Saturday, February 1, 2014

Excursus:Should Heretics be Tolerated? (Part 3 of ∞)

Thomas Aquinas

I will continue to discuss (in part 4 of this series) Thomas's interpretation and application of the parable of the Wheat and Weeds (I am aiming for Tuesday morning to post the next section). But first some general thoughts about how to incorporate these and other interpretations into the book.

These posts on Thomas Aquinas and his interpretation of the parable of the Wheat and Weeds represent brilliantly the conundrum I face in selecting people and items to include in the book. I can only select an extremely small number of people to discuss, and I can only select an extremely small amount of their contributions to parable interpretation--focusing on a small number of examples. Such selectivity in many instances not only can offer a very narrow view of their contributions but it also therefore sometimes might skew the reader's perspective of that person. Thomas is a prime example, because he offers so much more than just this interpretation of the Wheat and Weeds parable.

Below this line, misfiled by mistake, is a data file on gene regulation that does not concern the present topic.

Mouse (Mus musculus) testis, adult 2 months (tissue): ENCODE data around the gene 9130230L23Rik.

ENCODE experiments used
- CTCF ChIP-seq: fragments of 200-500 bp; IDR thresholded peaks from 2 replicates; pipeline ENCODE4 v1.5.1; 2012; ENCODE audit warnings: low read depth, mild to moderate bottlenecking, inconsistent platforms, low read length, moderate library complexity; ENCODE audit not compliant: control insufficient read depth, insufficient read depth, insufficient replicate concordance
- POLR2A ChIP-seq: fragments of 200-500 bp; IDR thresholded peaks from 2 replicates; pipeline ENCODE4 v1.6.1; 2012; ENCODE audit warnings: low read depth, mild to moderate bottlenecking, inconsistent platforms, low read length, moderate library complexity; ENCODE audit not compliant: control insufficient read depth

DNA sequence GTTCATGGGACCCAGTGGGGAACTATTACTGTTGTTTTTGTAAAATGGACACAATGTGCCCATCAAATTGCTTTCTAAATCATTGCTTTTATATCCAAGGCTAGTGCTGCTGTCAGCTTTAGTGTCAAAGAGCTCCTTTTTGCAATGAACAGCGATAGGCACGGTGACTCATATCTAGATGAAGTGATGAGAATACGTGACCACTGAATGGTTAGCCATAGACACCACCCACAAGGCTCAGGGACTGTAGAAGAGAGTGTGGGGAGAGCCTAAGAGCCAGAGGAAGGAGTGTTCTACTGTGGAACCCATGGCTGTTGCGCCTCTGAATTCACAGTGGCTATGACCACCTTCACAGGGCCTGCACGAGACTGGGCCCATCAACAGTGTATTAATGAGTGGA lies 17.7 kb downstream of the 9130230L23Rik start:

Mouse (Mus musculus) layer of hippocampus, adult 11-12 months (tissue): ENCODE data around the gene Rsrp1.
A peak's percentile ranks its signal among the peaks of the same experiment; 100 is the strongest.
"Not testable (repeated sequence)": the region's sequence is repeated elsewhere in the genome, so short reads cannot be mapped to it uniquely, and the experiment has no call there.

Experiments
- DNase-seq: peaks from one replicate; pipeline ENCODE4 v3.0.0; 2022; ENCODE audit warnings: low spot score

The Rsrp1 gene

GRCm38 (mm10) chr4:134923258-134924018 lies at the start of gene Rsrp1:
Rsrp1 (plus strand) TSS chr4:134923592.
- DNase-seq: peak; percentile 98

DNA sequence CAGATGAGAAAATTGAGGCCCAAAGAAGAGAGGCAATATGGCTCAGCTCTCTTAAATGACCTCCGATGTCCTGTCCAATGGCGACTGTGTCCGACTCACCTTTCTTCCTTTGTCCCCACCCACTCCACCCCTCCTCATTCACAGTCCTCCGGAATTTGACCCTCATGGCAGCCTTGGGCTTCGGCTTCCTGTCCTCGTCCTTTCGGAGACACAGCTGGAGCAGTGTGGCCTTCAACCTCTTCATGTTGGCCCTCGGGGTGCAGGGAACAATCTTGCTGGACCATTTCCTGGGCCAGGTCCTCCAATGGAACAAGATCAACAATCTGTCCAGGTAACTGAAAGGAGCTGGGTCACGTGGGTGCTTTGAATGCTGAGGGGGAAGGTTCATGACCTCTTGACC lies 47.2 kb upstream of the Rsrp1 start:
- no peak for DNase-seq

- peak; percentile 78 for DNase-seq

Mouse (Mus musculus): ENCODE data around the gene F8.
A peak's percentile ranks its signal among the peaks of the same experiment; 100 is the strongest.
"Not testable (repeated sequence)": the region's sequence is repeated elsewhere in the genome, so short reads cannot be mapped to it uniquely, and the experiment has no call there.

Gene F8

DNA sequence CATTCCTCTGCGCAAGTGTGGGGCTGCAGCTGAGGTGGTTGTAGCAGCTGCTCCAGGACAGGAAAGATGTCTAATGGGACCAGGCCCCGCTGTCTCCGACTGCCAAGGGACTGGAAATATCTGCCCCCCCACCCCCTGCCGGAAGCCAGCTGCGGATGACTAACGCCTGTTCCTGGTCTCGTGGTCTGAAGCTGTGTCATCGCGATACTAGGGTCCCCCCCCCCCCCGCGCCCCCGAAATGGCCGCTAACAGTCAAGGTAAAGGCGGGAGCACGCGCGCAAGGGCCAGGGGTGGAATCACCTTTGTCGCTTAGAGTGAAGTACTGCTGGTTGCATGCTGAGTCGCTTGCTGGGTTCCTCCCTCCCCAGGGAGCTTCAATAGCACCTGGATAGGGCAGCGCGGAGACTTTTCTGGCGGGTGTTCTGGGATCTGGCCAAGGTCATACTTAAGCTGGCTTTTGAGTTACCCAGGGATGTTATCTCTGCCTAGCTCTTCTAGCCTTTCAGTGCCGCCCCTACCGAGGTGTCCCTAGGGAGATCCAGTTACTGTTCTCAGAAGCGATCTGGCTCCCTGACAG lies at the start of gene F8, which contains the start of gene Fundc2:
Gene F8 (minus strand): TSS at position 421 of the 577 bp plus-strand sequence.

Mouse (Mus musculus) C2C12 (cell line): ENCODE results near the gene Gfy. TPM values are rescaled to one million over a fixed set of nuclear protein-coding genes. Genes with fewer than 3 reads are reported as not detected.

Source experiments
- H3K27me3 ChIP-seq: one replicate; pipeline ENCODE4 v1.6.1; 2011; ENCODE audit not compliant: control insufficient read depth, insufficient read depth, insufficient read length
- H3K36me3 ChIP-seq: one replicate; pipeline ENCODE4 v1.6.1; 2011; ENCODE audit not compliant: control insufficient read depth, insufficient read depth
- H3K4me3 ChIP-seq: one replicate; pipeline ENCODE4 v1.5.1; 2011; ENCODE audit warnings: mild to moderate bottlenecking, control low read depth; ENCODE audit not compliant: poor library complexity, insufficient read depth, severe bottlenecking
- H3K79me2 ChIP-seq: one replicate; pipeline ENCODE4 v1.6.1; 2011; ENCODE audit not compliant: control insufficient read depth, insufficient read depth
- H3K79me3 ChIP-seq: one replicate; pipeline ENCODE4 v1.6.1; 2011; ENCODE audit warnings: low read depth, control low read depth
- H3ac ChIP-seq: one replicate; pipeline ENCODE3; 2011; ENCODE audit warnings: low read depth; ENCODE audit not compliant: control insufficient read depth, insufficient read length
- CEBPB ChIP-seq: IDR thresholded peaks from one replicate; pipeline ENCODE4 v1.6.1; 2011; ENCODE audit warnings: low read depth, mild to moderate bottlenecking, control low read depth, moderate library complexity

There are so many other examples from Thomas that I could include (I intend to discuss his reading of the Sower parable in the book, for example), but I selected his discussions of the Wheat and Weeds parable both for their intrinsic value and for the way they can be compared with the interpretation of Wazo of Liège, who, although his temperament is much more confrontational and abrasive, has a very different view of the parable and how to treat/tolerate "heretics."

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